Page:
If we count fairly granulary, we could say there are 21 different choices on this page — and even more than that, really, when we consider items nested within drop-downs. Alternatively, though, we could look at choices more like this.

Here, we’re counting far fewer choices, although the underlying experience is of course the same. When thinking about how to define choice in your environment, consider the following:

  • How does your organization think about IA (information architecture)?
  • Can you make very granular changes to your experiences, or are you likely to be making broad-strokes changes?
  • How flexible is your CMS?

These considerations, among others, will help you determine whether you should be measuring choice in a granular fashion, or if perhaps a more high-level approach will be suitable.

Once you’ve decided what constitutes a choice in your environment, you’ll need to ensure that all of those choices are tracked in the analytics platform of your choice. Either Google Analytics or Adobe Analytics will work fine to support this analysis, although for a variety of reasons we find that the analysis scales more efficiently if you happen to be using Adobe. Regardless, the key is that anything you’d like to count as a choice needs to be tracked — for example, as an event — so that you can determine the quantity of choices on any given page.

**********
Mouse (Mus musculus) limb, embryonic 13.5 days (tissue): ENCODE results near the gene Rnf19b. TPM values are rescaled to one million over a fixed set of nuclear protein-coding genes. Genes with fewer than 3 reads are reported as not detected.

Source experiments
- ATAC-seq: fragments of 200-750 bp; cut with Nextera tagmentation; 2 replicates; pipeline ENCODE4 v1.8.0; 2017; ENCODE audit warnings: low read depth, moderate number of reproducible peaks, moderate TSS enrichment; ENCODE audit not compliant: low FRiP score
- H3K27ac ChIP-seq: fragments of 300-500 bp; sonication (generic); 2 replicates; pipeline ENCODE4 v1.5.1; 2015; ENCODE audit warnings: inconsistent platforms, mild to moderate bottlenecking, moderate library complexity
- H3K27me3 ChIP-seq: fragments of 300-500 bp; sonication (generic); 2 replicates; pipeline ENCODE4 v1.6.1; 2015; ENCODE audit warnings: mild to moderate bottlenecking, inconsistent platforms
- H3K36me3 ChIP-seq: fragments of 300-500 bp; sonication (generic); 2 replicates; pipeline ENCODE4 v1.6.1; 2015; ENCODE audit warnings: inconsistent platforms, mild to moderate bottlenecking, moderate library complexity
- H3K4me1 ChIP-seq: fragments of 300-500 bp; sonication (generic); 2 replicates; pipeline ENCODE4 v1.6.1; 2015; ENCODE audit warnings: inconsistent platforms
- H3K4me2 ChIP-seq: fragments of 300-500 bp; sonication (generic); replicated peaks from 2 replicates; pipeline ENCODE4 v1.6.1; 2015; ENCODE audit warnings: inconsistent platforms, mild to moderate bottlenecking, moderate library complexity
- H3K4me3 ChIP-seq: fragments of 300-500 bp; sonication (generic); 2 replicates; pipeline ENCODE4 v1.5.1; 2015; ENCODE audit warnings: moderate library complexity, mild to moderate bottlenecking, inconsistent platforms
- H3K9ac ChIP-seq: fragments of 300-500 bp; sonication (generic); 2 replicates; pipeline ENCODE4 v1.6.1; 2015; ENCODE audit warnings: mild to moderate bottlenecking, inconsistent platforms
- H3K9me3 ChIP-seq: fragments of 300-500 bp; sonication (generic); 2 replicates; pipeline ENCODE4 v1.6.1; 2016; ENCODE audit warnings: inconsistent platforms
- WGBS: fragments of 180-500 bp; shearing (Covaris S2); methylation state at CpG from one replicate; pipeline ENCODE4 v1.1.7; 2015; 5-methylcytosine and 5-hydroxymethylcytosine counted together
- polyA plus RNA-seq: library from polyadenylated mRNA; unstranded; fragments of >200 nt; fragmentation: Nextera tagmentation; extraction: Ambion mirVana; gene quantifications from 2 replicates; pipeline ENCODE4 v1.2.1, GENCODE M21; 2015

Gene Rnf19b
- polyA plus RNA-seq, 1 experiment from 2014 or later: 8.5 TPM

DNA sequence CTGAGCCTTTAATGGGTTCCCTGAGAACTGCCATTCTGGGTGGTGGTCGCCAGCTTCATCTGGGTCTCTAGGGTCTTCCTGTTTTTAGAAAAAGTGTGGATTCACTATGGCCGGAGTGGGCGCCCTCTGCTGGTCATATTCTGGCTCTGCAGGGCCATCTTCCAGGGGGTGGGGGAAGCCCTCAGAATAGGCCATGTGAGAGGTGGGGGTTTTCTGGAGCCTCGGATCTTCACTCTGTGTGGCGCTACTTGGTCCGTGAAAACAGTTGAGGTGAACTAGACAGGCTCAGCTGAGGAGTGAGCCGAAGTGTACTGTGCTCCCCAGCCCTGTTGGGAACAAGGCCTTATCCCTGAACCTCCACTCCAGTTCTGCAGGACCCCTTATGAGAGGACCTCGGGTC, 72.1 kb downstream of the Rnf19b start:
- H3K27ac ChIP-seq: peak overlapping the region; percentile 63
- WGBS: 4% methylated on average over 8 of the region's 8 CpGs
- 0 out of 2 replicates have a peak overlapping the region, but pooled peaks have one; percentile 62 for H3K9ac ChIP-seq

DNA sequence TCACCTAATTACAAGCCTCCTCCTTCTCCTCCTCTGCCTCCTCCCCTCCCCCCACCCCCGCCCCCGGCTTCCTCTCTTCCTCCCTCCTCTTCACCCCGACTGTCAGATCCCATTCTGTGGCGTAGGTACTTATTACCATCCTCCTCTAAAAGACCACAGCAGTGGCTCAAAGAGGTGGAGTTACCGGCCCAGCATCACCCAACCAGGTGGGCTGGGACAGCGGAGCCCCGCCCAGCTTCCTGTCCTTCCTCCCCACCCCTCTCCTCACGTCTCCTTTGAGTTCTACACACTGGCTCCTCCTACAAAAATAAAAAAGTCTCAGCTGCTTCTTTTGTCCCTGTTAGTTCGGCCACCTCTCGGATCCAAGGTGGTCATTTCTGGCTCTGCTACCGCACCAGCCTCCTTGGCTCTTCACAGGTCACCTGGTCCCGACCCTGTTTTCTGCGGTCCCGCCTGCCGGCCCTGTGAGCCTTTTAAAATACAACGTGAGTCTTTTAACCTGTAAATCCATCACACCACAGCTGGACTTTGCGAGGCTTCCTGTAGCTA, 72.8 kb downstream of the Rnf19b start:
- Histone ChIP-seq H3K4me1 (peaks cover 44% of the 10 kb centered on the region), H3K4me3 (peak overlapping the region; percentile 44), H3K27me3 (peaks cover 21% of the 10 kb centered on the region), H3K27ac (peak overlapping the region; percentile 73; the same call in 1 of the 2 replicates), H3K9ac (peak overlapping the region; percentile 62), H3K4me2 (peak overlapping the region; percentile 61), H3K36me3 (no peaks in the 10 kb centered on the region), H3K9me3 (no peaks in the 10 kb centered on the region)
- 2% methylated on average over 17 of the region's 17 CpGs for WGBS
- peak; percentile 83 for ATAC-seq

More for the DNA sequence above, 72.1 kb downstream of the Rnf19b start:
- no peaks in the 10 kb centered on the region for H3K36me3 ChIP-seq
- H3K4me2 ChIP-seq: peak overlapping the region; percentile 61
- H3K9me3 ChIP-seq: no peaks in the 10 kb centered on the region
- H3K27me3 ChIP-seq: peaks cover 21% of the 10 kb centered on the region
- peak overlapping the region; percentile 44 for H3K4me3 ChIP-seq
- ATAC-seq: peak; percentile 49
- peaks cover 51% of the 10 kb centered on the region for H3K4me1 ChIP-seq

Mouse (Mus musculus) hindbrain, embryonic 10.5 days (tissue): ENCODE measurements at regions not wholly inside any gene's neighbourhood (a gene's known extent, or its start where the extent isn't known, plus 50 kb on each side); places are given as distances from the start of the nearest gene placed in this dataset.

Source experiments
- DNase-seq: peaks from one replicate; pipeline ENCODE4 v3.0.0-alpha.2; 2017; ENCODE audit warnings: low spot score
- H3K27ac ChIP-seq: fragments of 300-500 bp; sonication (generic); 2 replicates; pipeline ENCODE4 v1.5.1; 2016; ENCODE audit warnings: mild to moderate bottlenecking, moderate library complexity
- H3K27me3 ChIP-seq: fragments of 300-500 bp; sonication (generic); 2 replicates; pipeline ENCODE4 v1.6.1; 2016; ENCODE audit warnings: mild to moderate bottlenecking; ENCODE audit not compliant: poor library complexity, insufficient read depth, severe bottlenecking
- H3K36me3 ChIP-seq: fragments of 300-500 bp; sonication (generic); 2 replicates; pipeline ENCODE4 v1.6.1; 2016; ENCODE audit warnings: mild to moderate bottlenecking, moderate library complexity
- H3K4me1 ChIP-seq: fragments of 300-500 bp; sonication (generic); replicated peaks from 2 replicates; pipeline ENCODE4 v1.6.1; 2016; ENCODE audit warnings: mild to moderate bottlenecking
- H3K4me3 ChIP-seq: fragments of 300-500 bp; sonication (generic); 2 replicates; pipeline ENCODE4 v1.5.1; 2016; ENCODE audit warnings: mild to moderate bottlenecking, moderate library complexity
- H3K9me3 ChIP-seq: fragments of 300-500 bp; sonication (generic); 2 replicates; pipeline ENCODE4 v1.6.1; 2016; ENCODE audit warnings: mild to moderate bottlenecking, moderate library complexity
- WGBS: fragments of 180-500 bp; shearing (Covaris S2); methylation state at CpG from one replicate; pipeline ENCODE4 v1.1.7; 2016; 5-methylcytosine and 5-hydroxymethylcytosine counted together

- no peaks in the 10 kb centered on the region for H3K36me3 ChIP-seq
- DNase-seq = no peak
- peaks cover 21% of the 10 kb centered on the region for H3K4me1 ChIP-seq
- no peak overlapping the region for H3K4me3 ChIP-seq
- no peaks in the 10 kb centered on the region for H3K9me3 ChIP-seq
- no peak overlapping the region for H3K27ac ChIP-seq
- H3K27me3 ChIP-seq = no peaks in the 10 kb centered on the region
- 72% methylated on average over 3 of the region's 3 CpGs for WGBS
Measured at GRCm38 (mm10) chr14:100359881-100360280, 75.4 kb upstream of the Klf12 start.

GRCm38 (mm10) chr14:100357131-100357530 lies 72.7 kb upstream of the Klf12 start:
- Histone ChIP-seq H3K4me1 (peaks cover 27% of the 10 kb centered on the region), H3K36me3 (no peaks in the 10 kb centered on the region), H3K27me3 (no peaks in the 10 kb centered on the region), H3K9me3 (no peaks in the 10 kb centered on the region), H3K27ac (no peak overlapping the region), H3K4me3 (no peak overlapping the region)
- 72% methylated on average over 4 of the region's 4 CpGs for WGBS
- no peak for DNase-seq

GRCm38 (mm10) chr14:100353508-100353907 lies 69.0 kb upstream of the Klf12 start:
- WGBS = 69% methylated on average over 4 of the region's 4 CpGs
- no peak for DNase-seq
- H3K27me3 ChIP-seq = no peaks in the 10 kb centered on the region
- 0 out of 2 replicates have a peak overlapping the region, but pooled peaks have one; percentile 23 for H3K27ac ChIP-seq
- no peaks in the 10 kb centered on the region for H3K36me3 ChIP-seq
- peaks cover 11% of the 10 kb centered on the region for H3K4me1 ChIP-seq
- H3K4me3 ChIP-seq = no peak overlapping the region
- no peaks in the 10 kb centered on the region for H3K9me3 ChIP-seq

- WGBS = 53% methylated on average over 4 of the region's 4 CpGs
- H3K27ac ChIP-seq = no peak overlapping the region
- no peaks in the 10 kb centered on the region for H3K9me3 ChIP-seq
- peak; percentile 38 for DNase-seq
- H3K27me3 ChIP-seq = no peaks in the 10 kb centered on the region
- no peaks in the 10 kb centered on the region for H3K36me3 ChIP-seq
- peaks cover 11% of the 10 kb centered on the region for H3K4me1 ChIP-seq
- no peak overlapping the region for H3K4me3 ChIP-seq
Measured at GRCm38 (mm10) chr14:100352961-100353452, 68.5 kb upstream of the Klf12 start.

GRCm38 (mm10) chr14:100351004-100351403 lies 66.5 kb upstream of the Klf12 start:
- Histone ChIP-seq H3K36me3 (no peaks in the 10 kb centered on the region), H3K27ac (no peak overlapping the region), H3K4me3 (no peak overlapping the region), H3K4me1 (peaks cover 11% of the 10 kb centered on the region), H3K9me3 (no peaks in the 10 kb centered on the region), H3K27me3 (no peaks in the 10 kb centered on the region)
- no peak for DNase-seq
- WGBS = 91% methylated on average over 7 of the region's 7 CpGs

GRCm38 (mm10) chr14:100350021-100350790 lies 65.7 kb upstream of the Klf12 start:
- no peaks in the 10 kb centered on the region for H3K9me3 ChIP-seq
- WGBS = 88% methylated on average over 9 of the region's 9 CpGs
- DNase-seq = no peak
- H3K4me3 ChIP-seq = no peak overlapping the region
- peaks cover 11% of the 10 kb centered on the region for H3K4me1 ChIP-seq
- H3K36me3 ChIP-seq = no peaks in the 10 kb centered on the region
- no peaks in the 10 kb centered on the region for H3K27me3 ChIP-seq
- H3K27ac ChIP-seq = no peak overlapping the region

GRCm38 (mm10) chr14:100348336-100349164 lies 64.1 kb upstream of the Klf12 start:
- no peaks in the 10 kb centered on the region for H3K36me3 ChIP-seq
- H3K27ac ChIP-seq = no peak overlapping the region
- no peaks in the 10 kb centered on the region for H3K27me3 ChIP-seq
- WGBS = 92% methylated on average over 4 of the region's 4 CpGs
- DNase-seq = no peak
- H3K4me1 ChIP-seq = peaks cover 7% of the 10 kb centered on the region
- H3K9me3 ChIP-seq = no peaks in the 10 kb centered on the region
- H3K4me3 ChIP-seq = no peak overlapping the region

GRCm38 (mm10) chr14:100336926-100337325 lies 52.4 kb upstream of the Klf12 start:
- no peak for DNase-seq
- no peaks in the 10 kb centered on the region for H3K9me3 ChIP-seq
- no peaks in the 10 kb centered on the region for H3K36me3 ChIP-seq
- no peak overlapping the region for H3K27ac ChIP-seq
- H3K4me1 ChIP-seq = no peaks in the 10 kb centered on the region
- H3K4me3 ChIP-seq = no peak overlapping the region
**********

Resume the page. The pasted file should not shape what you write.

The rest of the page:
Identifying Choices Using Google Analytics

As mentioned above, the prerequisite is that everything you’d like to track as a choice needs to be tracked as an event. Once that’s true, measuring the quantity of choice on a given page is as simple as counting the number of (qualifying) distinct events that correspond to a choice on the page. Note that some events may not correspond to a choice on a page, and hence should be omitted from the count. 

Here’s a simple example of how this might look. In Google Analytics, configure a custom report that looks like this.

Note that this report template accomplishes several important tasks:

  1. First, it gives you full visibility into the events that qualify as choices, because it pulls in category, action, and label-level data. (Note that label-level data may not be necessary in every case.)
  2. Next, this report template also allows you to exclude any events that don’t correspond to choices on the page. For example, if you’re measuring scroll tracking using events, you’d want to exclude those events, as those events don’t help you understand how much content lives on the page. (As another example, if you use events to measure page load time, you’d want to exclude those events as well.)